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Thread: Invalid vxd dynamic link call

  1. #1
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    Invalid vxd dynamic link call

    I hope this is the correct thread for my question. If not, I apologize in advance.

    Here's my situation.

    I've been pulling discarded computers out of the electronics recycle box at my local trash disposal site in the hopes of 'restoring' them.

    Some of these computers work and some of them don't. Most of them don't have hard drives, but some of them do.

    So, I've been using the working hard drives to test the computers that don't have a hard drive. Basically, I've been starting them up in Safe Mode so the drive won't go through the whole process of recognizing and installing software for the hardware in a computer they're not 'familiar' with.

    So far, I have 'restored' several computers, one of them being a Dell Dimension 2300, that had a 40GB hard drive (which refused to boot to WinXP) and which I reformatted and installed Linux Fedora 8. It's now working fine although I'm still looking for a compatible 256MB RAM stick to put beside the existing 256MB stick.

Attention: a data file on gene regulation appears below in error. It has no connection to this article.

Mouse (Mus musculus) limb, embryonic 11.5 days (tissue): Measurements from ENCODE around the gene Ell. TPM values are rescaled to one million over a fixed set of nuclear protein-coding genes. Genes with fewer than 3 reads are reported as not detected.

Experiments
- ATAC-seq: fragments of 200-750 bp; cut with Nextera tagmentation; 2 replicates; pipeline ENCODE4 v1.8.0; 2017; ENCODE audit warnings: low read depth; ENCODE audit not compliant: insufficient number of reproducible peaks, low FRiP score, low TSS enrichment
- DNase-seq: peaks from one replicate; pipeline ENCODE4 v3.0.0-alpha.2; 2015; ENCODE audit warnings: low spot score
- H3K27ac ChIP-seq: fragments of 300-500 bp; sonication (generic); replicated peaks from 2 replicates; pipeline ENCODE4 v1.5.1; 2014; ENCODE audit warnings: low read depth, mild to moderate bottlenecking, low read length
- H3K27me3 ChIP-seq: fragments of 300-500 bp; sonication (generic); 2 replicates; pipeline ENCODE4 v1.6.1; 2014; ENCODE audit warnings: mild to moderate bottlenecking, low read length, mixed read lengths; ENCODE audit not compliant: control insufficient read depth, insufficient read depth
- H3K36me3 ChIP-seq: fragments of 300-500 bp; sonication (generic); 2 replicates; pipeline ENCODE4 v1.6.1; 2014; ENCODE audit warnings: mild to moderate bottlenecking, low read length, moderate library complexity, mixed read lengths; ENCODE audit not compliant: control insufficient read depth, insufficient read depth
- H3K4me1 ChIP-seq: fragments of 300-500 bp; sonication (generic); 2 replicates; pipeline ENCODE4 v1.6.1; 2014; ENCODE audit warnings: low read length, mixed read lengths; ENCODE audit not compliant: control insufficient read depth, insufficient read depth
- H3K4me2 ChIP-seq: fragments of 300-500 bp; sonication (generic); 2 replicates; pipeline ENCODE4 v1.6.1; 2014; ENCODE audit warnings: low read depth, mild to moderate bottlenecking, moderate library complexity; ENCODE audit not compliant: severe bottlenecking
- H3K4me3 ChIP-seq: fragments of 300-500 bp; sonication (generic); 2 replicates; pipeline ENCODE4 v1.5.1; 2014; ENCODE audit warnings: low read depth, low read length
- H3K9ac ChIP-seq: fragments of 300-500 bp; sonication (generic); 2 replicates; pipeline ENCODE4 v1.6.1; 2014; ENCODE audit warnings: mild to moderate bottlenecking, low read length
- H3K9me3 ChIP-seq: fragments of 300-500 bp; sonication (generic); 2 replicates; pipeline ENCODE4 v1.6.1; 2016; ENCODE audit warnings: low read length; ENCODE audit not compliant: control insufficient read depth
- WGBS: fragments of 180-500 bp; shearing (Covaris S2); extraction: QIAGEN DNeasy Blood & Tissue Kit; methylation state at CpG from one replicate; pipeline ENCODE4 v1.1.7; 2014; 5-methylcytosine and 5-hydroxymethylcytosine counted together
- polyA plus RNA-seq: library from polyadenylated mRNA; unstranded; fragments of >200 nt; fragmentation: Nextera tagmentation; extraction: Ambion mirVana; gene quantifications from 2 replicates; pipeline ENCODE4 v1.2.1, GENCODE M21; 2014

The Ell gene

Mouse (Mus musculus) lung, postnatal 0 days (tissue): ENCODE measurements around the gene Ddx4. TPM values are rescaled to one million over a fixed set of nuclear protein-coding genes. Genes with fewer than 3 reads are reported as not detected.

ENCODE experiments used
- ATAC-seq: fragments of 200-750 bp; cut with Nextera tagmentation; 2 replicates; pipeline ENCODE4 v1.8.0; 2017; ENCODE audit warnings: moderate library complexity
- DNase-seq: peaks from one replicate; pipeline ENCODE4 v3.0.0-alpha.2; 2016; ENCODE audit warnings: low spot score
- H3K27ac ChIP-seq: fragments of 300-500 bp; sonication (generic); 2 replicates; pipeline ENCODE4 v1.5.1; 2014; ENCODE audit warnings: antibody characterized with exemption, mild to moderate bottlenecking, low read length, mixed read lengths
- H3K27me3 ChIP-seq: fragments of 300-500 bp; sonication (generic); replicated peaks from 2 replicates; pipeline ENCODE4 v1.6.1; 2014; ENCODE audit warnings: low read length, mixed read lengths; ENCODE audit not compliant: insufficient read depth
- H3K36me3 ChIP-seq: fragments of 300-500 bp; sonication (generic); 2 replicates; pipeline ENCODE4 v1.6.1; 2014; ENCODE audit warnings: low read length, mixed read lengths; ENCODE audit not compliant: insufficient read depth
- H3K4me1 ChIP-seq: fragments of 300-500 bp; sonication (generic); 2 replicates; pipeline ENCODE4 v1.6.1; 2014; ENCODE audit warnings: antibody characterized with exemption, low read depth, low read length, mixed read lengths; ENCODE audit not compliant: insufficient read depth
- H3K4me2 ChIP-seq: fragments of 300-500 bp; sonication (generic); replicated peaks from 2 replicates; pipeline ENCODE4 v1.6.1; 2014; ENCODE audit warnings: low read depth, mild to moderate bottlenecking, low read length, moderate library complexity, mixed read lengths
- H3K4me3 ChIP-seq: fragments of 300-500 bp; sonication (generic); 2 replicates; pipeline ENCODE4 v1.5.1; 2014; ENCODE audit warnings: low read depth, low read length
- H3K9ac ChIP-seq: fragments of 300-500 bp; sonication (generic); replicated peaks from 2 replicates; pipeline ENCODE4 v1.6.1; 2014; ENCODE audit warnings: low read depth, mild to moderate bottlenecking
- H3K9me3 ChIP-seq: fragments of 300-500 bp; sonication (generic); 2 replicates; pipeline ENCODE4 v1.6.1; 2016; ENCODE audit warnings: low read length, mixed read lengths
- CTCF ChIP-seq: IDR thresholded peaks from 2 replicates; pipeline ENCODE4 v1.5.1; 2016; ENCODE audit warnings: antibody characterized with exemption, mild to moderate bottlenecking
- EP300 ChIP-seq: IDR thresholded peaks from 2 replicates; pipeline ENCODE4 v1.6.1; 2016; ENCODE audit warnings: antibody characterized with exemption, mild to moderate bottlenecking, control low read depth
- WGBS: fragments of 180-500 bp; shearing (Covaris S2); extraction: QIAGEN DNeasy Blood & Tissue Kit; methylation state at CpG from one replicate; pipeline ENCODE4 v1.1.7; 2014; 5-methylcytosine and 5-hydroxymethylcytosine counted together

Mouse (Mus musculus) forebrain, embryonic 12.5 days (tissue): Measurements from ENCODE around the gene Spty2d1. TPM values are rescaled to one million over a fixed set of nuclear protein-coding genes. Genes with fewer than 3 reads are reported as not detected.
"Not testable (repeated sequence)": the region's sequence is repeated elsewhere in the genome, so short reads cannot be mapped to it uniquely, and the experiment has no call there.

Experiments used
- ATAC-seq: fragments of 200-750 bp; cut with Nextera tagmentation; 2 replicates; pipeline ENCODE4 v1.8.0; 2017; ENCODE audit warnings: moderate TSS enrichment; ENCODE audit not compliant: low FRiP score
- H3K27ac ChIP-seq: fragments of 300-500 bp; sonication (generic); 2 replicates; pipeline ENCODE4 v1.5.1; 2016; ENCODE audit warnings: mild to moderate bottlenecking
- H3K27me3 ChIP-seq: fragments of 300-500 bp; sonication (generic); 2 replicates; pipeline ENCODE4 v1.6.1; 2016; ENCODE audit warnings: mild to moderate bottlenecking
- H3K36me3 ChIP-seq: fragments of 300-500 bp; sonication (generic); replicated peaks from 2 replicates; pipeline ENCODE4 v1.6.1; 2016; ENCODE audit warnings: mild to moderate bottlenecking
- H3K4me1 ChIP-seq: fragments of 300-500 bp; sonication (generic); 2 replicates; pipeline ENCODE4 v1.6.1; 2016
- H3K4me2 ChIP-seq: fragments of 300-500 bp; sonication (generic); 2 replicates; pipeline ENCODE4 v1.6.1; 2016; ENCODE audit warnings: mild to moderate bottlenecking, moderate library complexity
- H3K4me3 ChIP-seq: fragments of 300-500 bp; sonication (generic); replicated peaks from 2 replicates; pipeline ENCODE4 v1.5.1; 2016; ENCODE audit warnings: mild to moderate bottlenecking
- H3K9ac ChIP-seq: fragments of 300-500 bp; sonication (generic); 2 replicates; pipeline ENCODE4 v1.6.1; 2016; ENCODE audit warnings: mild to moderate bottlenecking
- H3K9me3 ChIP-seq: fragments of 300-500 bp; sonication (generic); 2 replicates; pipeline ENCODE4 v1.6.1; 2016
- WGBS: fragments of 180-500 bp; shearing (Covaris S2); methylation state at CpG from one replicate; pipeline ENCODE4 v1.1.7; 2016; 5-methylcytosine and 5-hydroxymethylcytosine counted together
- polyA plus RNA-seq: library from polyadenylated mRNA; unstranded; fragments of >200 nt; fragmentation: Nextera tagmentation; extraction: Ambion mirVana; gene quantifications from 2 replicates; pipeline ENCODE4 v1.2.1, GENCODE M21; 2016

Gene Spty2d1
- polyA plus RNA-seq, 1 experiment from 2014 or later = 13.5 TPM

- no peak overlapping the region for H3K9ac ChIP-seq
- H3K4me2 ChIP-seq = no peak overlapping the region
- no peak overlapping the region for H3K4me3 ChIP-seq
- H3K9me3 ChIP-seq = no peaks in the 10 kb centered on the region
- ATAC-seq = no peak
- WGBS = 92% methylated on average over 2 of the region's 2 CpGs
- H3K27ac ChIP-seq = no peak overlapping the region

What this venture is basically turning in to is a crash course in computer repair & re-building.

    But anyway, here's my question:

    I put one of the spare hard drives (Seagate ST34311A, 4.3GB with Win 98 installed) into a Gateway GP7-700 which has a label on it saying it was designed for Win NT, and pushed the power switch. (I found two of these Gateways and one of them boots up fine with the Seagate Win 98 hard drive.)